Afghanistan: Minorities, conflict and the search for peace
The US-led air strikes on Afghanistan that began on 7 October 2001 are only the latest episode in a conflict that has lasted 20 years. This conflict has left Afghanistan’s infrastructure devastated and its people at the bottom of the UN’s Human Development Indices.
This report situates Afghanistan in its regional and international context. It explains the political, social, religious and ethnic factors underlying the country’s recent history, debunking some of the simplistic and stereotyped views of the country and its population. The report also gives a detailed picture of the interaction between domestic conditions and foreign interests that led to the rise and dominance of the Taliban. It describes the impact of pro-longed conflict on the people of Afghanistan, and the way in which the conflict has become ethnicised. It ends with a set of recommendations to prevent the escalation or perpetuation of the conflict.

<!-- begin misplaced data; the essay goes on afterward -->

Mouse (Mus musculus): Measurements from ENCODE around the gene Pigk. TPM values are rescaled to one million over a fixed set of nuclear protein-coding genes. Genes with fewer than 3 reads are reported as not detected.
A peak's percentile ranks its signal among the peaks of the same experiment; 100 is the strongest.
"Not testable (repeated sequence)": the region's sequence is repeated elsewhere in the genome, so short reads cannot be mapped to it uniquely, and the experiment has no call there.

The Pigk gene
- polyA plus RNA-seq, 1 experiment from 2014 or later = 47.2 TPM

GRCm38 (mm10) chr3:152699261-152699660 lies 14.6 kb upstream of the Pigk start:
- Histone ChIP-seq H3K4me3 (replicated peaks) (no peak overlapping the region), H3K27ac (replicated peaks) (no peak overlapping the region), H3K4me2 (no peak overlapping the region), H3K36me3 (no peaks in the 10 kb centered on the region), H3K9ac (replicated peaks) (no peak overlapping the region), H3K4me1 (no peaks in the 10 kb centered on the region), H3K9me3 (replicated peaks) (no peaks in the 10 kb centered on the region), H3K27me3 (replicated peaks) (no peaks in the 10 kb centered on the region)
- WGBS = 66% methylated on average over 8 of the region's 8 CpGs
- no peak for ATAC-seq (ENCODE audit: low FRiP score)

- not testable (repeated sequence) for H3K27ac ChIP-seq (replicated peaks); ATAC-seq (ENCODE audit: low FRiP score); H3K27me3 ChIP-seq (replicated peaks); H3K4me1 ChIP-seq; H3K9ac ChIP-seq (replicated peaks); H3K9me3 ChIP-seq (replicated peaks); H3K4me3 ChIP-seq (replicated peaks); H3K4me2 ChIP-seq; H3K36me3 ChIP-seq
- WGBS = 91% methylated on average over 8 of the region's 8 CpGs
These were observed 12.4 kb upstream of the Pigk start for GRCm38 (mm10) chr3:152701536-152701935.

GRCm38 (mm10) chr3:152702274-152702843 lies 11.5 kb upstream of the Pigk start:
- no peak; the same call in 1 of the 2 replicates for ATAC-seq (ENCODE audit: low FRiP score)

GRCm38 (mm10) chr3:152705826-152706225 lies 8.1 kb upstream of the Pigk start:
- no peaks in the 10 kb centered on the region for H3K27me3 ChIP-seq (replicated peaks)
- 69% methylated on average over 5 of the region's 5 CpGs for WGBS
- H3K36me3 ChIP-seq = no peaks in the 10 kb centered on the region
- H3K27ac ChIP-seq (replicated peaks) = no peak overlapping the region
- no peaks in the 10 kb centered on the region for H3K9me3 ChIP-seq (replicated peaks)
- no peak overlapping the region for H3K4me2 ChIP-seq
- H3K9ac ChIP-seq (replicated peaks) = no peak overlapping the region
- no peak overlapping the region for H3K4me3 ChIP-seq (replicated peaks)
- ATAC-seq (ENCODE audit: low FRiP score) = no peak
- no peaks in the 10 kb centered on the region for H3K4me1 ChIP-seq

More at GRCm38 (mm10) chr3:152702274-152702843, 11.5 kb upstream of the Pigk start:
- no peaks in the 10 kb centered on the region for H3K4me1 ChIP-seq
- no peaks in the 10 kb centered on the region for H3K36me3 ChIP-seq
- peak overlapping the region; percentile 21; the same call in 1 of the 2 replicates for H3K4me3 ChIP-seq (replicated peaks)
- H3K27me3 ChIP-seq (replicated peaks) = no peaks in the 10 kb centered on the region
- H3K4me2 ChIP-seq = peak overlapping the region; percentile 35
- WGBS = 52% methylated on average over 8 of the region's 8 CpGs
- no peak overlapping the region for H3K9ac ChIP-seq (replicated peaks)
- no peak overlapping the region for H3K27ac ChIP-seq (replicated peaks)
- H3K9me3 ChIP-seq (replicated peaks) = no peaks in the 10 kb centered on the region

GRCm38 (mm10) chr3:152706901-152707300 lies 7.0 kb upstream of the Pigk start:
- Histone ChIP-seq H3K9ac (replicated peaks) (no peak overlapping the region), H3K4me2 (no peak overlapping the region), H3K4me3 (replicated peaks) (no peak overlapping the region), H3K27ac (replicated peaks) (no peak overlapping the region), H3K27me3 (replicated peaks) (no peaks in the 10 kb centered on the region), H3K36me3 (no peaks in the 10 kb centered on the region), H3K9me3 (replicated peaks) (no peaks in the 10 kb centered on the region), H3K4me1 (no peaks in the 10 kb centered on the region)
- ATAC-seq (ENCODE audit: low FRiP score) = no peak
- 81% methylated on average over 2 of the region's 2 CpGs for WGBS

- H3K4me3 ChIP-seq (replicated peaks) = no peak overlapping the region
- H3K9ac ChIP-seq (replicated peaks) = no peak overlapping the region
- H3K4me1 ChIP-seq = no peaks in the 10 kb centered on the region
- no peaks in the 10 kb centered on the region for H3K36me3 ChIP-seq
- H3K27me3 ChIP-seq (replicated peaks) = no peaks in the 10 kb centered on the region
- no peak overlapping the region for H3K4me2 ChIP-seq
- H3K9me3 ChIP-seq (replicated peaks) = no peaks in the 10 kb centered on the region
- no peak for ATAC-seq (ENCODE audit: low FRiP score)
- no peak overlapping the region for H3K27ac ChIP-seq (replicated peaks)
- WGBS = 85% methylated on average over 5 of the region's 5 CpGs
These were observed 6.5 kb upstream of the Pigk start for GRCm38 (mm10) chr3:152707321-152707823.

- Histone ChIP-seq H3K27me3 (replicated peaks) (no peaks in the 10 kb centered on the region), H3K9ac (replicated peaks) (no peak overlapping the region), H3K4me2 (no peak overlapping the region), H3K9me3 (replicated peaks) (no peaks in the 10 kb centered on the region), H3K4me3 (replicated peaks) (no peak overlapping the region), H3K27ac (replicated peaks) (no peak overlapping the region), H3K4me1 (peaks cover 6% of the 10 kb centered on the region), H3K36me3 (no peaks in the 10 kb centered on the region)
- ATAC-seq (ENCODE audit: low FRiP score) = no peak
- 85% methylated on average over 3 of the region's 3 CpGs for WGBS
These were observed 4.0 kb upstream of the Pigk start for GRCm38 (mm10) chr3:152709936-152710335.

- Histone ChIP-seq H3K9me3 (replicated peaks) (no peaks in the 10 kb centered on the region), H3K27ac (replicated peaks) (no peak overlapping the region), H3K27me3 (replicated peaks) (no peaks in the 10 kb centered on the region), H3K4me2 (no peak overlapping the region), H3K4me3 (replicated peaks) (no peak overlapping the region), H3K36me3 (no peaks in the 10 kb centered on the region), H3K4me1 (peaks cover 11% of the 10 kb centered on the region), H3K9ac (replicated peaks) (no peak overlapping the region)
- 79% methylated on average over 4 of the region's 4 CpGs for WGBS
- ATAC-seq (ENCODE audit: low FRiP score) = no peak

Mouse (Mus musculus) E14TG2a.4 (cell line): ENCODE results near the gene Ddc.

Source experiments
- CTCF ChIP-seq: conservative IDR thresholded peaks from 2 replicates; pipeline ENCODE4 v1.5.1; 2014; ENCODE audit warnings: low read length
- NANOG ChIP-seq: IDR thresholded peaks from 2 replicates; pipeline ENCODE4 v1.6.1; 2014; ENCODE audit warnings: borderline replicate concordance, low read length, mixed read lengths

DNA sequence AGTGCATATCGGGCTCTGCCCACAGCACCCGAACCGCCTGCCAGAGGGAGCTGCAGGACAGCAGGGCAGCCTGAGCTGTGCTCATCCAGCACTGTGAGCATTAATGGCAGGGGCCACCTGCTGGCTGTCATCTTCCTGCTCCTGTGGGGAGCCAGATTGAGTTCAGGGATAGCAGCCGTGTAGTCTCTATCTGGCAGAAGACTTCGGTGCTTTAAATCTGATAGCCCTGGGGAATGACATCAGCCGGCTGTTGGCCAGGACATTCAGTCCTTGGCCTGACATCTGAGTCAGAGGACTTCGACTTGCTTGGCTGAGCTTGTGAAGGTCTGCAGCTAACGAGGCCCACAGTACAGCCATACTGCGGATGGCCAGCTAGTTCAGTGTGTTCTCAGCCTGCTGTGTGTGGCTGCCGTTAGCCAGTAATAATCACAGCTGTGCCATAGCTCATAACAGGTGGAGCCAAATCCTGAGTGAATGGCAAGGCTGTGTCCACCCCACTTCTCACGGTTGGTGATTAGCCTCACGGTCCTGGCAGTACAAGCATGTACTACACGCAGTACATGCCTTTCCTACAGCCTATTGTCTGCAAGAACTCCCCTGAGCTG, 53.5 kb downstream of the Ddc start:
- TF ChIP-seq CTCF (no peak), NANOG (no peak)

Please note that the terminology in the fields of minority rights and indigenous peoples’ rights has changed over time. MRG strives to reflect these changes as well as respect the right to self-identification on the part of minorities and indigenous peoples. At the same time, after over 50 years’ work, we know that our archive is of considerable interest to activists and researchers. Therefore, we make available as much of our back catalogue as possible, while being aware that the language used may not reflect current thinking on these issues.